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1927 chummy with bronze carb.
I have just replaced two manifold studs with oversize from seven workshop, as they were leaking pretty badly.
The second one in from front, and the centre one.
Loctited the threads and It all looked neat and tidy and went back together well.

I thought I would let everything settle overnight and topped up the water this morning preparatory to a nice drive out.


As I filled the rad, I could hear water running, and the water was peeing straight out of the carburettor.
I have a feeling that this is serious. Water is getting where it shouldn't ...
I turned the engine over with the crank and it gurgled.
I'm afraid I may have drilled into the water jacket? but I thought I had been careful not to drill too deep. I'm confused as to the route the water is taking.
There's no leakage from the studs any more, that's all dry, it's all going into the carb!
There is no water in the oil.


Location: wells somerset

Re: leak

First thing, DON'T TURN THE ENGINE OVER ON THE STARTER. Water will not compress and there is a chance that the pistons will hydraulic with a possibility of con-rod bending and/or rings breaking. Remove the spark plugs and then spin the motor over to eject any water.

Location: Piddle Valley

Re: leak

OK, I didn't use the starter.
Will remove a plug as you suggest.

Location: wells somerset

Re: leak

Not much evident water in the bores (but it has mainly drained away).

No. 1 definitely has water sitting there, but not much, the others seem dry.

Location: wells somerset

Re: leak

Looks like you've drilled into the water jacket and one of the inlet manifold orifices on the block. As far as I can remember the order from the front is exhaust, inlet, inlet, exhaust, exhaust, inlet, inlet, exhaust. The guilty stud would seem to be the second one in. To prove this, you could block/fill it with some form of high temperature 2-pack epoxy such as J-B Weld (after drying, de-greasing and cleaning it out) let glue dry and reassemble without that stud in. If it doesn't leak QED but obviously you've got some serious thinking to do re. a permanent solution. Bodges like this would probably 'get you (a short distance) home'. Other way is to fill/loctite 1/4 - 1/2 thread with a flat screw head and rest with shorter stud thread but depend on quality of thread but will be much weaker. Permanent and more expensive solution will be replacement block.

Location: Ferring, Worthing, West Sussex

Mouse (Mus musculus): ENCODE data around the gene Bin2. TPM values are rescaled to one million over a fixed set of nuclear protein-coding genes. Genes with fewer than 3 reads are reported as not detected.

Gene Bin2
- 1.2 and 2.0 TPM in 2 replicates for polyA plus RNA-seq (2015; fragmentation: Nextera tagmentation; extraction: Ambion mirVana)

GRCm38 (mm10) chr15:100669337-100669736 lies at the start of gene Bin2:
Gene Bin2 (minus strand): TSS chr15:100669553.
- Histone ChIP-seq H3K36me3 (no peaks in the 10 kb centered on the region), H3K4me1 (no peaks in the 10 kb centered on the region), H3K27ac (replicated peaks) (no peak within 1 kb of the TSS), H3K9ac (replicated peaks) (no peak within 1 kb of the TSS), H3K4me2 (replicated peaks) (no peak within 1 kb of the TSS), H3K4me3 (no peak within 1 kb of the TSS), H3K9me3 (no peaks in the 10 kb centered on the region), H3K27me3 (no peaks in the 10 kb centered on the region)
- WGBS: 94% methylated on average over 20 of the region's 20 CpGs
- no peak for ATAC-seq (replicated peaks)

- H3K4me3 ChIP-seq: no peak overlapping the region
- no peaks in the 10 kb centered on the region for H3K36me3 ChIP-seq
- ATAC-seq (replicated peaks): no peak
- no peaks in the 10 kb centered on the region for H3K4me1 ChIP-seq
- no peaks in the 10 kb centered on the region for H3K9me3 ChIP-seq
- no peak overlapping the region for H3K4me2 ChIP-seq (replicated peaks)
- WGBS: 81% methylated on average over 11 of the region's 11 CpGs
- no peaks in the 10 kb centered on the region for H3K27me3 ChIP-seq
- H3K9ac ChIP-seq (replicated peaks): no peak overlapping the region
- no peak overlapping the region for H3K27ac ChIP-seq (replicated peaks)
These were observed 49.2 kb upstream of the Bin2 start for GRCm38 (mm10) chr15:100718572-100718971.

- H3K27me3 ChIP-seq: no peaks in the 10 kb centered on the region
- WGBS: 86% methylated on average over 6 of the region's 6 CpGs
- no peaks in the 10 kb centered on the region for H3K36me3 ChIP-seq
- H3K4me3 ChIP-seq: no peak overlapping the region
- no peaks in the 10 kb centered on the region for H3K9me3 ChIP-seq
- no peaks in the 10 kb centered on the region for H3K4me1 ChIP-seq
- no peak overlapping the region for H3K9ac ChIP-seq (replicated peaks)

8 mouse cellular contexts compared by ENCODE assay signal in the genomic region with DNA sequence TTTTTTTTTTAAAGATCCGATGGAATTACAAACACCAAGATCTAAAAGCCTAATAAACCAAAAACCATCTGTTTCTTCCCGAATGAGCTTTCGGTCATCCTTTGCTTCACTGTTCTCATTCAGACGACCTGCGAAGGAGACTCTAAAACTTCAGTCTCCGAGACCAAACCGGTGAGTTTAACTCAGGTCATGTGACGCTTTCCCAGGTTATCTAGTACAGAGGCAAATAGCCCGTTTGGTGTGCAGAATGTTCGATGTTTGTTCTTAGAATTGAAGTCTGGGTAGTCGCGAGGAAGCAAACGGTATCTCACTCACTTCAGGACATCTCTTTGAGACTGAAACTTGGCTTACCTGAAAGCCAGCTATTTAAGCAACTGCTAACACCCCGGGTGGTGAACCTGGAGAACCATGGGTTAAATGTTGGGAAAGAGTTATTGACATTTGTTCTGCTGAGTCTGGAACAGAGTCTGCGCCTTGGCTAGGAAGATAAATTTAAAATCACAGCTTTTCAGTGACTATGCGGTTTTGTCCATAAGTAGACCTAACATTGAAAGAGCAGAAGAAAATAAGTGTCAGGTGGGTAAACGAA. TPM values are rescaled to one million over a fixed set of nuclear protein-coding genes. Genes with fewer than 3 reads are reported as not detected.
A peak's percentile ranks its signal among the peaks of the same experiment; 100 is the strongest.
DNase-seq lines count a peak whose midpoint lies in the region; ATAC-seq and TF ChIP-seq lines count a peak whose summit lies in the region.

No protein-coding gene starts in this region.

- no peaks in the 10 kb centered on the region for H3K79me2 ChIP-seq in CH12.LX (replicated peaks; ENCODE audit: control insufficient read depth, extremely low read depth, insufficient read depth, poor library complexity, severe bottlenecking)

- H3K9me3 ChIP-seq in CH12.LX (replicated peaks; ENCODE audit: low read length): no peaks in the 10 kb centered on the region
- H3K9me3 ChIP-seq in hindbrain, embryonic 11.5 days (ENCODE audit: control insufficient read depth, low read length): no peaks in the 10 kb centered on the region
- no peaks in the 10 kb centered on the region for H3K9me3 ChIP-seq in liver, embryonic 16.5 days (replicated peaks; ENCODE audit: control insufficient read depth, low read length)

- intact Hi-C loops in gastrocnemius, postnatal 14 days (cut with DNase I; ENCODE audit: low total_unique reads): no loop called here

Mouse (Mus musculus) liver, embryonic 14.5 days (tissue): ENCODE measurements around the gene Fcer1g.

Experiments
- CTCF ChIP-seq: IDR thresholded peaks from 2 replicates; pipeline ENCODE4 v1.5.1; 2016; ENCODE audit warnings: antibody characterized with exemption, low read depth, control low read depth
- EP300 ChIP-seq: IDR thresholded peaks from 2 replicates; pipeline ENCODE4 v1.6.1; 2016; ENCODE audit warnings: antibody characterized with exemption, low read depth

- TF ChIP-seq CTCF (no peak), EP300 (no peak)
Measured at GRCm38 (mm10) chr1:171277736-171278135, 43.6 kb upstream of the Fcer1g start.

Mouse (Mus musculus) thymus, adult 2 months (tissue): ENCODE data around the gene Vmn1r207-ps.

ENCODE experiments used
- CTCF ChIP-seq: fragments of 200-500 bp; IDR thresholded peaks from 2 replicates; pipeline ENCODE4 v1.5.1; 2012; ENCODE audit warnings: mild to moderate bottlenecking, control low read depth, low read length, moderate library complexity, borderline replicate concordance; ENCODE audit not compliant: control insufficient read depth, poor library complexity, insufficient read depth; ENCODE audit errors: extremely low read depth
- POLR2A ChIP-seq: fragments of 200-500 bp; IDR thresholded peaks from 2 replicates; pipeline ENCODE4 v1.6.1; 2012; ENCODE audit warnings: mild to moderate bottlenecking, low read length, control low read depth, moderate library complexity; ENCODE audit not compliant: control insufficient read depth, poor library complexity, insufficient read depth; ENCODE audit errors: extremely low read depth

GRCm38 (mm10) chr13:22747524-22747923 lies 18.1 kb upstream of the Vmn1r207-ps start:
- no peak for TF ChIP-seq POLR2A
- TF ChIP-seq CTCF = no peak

Re: leak

I always have believed that the manifold studs go through into the water jacket. A major contributor to the studs seizing and then shearing off when being undone. The same applies to head studs.

Re: leak

Yes, the studs go into the water jacket, and you have to hope the thread seals the hole....or it goes too far and blocks the small middle water passage - see an earlier topic about a week ago.

But is sounds like this stud has been drilled too far an water is coming out of the back of the hole directly into the inlet port, down the manifold, and out of the carb.


I think I would make a stud with a threaded portion long enough to go into the port, loctite it in, file the end off, add Radweld when refilling with water, and keep my fingers crossed.


Location: On a hill in Wiltshire

Re: leak

Thanks for the helpful comments.
This is adding up, as the leaking no.2 stud I originally removed was not a standard stud, but some threaded bar, going in quite a long way.
I only sent my drill in a short way before re-tapping, but
I think I may have disturbed an earlier repair of a hole in the waterjacket, because I didn't recognize the signs.
Someone else advised attempting a repair, so think I will have a go- not much to lose...
Will post an outcome.

Location: wells

Re: leak

I suggest removing the manifold and adding water to prove conclusively where the water is getting into the inlet port. It can't be the centre stud as that is between Nos 2 & 3 exhaust ports.
The implication is that the threaded bar you removed went through into the water jacket (As it should) but then further on and through the wall of the inlet port. If that is the case you should be able to feel the hole with a finger in the port.
It seems to me that the problem comes from removing the threaded bar which has opened the hole in the port. In all probability your repair to the manifold stud is done correctly but it doesn't seal the hole left in the port.
Manifold studs only have sufficient thread to do the job and so couldn't reach into the port.
If you take out the new stud you'll be able to tell if the old threaded bar went in a great deal further than the new stud. Also you'll be able to tell if it protrudes into the port as it should be possible to feel it in the port.
If this is the case then you might well be able to use a short length of the threaded bar you took out to screw into the hole in the port. As it apparently sealed before it might well do so again.